Weakley County Mayor Duties and Responsibilities
Meet the Weakley County Mayor:
The County Mayor is responsible for the County's fiscal management and other executive functions. Jake Bynum took office September 1, 2014.
The Tennessee Constitution provides for the election of an executive officer in each county. A county mayor must have been a county resident for more than one year, must be at least 25 years old, and not otherwise disqualified from holding public office (by reason of criminal conviction or other legal disqualification).
No educational or experience requirements apply to the office, and the County Mayor may serve an unlimited number of terms. The county mayor is elected by popular vote at the regular August election every four years and takes office on September 1 following the election, after receiving the proper certification of election, obtaining the official bond and taking the required oath of office.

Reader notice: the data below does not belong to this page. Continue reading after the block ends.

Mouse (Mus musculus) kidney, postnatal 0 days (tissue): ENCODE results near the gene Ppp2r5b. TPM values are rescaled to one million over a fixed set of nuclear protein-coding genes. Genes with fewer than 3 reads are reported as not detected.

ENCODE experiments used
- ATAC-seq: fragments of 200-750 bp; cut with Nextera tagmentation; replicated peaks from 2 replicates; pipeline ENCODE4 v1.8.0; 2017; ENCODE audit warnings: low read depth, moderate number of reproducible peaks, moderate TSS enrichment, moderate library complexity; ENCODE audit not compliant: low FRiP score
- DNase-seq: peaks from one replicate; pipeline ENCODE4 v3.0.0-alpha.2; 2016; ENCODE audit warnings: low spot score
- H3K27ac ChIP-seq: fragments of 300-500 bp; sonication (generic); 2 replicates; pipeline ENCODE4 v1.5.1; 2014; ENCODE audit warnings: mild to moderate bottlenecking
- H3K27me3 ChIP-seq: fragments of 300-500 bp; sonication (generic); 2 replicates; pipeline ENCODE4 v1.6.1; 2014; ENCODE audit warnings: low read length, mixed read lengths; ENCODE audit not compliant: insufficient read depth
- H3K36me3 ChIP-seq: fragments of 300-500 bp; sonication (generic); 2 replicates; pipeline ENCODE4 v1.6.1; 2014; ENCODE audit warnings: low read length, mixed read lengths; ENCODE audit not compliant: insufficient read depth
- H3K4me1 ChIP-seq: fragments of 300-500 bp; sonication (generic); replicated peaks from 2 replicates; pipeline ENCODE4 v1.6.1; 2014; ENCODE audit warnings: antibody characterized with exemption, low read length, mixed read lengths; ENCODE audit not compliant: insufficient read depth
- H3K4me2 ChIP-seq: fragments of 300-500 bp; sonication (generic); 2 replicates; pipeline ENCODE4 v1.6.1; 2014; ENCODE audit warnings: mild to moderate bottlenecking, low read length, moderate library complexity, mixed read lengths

The county mayor is a nonvoting ex officio member of the county legislative body and of all committees of the body, and may be elected chairman of the county legislative. If the county mayor is chairman of the county legislative body, the county mayor may break a tie by casting a deciding vote; otherwise, the mayor cannot vote on measures before the county legislative body.
The county mayor who is not chairman may veto legislative resolutions of the county legislative body, but such a veto may be overridden by a majority vote of the members of the county legislative body. The county mayor may call special meetings of the county legislative body.
As the county operates under the 1981 Financial Management System, the county mayor is a member of the financial management committee. He has approval power over the delinquent tax attorney selected by the county trustee. The county mayor also serves on various boards and committees with multi-county jurisdiction, such as the development district board.
Subject to the approval of the county legislative body, the county mayor appoints department heads and members of county boards and commissions when the general law or private acts do not provide for the election or appointment. This authority is limited, however, as the general law or private act creating the department or board usually specifies the method by which the various department heads or board members are selected.